A British Army parade has passed off relatively quietly in Belfast city centre this morning in one of the largest Crown force operations seen in the city in many years.
Soldiers from three British regiments and its territorial army took part in what republicans viewed as a provocative and triumphalist display.
A phalanx of PSNI police separated loyalists on one side and Sinn Fein supporters, who had marched from Dunville Park in west Belfast.
As the soldiers’ parade started, some loyalists climbed construction scaffolding and threw bottles, fireworks and other missiles down onto the Sinn Fein protest.
As the soldiers passed by their band music could not be heard above chanting and jeering from both sides.
A second protest by the republican group eirigi was prevented from going ahead by the Crown forces, who said it was illegal.
The group, among them Breandan MacCionnaith, were held back near the West Link highway, well away from the city centre, where they made speeches denouncing the event.
Meanwhile, loyalist paramilitaries were observed to be present as the march reached its destination at Belfast City Hall. Loyalists loudly applauded DUP leader and First Minister Peter Robinson as he walked to take his place on the VIP platform.
On Friday, Sinn Fein changed its plans for its counter-demonstration, altering its march route entirely and removing the possibility of a confrontation with British Army supporters from the loyalist Shankill area.
The British army’s general officer commanding in Ireland, Major General Chris Brown, also issued a press statement on Friday announcing that the parading troops would be unarmed and that a planned Air Force fly-past had been cancelled.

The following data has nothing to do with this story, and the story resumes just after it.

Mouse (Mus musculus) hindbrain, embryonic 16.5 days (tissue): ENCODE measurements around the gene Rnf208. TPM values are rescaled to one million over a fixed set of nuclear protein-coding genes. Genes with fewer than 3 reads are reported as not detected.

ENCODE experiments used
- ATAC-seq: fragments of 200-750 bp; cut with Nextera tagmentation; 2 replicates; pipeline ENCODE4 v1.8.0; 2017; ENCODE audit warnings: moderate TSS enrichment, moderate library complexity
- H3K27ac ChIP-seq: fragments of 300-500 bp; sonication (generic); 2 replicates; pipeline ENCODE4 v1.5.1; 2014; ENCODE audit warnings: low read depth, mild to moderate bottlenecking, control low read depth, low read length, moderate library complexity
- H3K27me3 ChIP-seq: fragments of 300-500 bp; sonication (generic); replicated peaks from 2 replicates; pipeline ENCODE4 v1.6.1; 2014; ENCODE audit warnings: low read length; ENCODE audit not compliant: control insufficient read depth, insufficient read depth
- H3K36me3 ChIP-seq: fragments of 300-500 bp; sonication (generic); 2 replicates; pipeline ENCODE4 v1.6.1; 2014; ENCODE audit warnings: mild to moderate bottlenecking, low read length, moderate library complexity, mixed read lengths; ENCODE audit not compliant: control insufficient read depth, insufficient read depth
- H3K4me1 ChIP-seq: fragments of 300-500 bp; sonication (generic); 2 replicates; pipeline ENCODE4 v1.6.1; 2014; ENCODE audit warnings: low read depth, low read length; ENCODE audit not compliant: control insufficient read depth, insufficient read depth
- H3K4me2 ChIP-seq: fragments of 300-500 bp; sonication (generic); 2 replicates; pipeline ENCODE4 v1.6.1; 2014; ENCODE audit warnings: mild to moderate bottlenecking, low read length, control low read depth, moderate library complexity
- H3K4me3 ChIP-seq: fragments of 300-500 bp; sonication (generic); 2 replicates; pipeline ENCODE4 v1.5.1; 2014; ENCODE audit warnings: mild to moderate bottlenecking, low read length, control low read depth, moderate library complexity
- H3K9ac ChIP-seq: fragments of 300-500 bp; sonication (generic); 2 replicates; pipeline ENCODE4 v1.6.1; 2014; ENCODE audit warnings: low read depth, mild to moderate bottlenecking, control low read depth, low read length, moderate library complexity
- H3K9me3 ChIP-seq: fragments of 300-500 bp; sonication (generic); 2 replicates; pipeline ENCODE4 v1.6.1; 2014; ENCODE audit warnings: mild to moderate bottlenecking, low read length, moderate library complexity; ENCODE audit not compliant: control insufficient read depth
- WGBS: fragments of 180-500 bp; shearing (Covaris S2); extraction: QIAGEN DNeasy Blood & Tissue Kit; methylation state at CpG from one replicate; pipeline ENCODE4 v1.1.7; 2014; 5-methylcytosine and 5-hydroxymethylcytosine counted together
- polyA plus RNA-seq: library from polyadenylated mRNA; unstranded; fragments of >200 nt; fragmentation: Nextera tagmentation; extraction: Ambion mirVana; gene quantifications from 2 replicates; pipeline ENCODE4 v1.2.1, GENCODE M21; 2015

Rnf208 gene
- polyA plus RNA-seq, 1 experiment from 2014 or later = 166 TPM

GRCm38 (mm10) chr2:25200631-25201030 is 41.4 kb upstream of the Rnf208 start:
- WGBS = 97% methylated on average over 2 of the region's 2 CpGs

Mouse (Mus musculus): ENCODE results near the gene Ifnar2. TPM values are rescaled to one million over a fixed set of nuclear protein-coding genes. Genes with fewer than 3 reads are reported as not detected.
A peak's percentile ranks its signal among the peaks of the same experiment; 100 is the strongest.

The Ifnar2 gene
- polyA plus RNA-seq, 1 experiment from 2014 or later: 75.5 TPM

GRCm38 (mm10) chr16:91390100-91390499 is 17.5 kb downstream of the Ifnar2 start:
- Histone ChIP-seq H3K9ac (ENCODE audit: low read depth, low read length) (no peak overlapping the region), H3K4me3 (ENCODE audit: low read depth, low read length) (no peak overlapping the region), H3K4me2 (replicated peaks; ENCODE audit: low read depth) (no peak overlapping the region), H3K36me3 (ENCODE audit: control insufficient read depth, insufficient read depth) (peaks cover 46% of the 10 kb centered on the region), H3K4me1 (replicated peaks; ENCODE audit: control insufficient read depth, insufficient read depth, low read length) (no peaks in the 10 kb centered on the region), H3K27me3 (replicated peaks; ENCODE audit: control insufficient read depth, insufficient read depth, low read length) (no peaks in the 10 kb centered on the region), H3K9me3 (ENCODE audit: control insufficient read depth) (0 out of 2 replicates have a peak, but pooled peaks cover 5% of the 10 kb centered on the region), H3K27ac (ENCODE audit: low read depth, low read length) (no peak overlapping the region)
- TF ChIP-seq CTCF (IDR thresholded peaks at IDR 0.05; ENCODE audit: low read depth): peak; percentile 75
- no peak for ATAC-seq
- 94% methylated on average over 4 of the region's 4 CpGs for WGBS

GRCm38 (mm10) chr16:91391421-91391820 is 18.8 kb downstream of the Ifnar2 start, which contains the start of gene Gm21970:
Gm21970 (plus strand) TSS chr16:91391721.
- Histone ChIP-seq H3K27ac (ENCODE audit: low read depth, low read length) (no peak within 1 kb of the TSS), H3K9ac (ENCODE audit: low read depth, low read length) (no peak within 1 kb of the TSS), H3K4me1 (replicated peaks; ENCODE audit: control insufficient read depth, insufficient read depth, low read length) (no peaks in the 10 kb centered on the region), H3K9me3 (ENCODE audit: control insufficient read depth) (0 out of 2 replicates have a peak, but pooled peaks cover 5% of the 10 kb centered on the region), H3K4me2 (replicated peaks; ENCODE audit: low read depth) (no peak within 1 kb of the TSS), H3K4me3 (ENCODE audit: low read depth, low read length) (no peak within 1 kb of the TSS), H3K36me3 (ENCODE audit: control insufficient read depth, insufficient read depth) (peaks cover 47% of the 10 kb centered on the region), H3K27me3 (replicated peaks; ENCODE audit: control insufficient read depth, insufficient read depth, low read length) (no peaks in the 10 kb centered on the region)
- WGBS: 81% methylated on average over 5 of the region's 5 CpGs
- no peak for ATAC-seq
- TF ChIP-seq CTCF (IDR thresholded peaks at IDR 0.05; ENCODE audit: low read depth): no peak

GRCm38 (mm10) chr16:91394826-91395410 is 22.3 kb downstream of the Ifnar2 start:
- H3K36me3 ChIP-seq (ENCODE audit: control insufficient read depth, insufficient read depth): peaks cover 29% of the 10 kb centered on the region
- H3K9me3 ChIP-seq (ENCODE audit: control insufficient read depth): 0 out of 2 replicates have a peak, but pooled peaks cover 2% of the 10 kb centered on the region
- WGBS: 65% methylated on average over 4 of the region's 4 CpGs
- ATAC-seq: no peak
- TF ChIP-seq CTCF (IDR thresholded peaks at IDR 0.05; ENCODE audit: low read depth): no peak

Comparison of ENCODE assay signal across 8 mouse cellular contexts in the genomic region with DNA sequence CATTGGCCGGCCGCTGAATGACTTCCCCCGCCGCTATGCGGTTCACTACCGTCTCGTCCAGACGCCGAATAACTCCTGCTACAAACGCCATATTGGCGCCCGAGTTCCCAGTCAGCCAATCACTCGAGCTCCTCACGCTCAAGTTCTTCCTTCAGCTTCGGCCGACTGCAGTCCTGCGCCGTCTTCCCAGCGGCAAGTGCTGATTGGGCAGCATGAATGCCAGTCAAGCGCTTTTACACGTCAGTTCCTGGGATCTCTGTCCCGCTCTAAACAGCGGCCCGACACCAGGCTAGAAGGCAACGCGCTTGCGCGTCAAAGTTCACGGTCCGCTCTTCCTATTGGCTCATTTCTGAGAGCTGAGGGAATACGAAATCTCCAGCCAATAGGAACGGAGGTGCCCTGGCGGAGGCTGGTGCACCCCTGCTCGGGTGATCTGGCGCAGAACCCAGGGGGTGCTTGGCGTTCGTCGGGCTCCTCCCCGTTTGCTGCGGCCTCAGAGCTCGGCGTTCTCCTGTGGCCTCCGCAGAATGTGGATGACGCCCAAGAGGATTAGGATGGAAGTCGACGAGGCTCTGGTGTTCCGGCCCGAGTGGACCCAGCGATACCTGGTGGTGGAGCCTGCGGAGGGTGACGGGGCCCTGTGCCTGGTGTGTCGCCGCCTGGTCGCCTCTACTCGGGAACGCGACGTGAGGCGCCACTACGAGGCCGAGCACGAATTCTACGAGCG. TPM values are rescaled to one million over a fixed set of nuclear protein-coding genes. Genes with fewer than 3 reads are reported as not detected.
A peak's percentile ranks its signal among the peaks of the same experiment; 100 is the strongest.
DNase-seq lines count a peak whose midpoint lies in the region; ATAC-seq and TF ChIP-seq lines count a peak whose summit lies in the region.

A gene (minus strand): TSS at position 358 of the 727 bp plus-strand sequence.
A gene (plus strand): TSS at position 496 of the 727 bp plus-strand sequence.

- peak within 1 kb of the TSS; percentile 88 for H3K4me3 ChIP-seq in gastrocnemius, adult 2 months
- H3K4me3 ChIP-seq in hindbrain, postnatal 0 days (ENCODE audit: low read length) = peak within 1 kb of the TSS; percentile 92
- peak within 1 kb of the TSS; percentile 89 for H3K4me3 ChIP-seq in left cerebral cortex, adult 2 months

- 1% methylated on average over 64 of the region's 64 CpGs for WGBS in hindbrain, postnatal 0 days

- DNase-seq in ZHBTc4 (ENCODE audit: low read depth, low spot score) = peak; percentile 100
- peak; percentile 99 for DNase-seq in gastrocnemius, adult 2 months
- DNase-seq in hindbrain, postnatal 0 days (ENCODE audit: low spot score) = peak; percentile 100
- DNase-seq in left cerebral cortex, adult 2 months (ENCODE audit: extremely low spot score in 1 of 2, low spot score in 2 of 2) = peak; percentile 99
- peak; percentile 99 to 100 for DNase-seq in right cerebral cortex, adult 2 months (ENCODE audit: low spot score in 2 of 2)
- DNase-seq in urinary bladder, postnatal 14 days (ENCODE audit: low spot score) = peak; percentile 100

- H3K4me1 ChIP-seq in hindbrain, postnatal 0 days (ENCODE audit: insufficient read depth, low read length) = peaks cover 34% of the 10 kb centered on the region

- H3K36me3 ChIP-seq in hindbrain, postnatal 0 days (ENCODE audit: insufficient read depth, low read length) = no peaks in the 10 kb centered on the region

Sinn Fein’s Gerry Kelly, speaking to protestors at Dunville Park in west Belfast, said the parade was a “provocative act which had split the city”.
Earlier, he denied that the party’s decision to alter their protest came as a result of a deal with the British Army.
He said they had rerouted their demonstration in order to reduce any potential confrontations with loyalists and to separate their protest from other republican groups.
“We will not allow any group -- either so-called dissident republican or some loyalist elements or English fascists -- to hijack the protest of the victims of British state violence,” he said.
“The history of the British Army in Ireland is one of great cruelty and hurt.
“Victims of collusion and British state violence are particularly offended and incensed by [today’s] march,” he added.
The British soldiers, numbering between 200 and 300, are currently at a reception at the Waterfront Hall. Although most participants and protestors have now dispersed, interface areas in Belfast and elsewhere are expected to remain tense over the coming hours.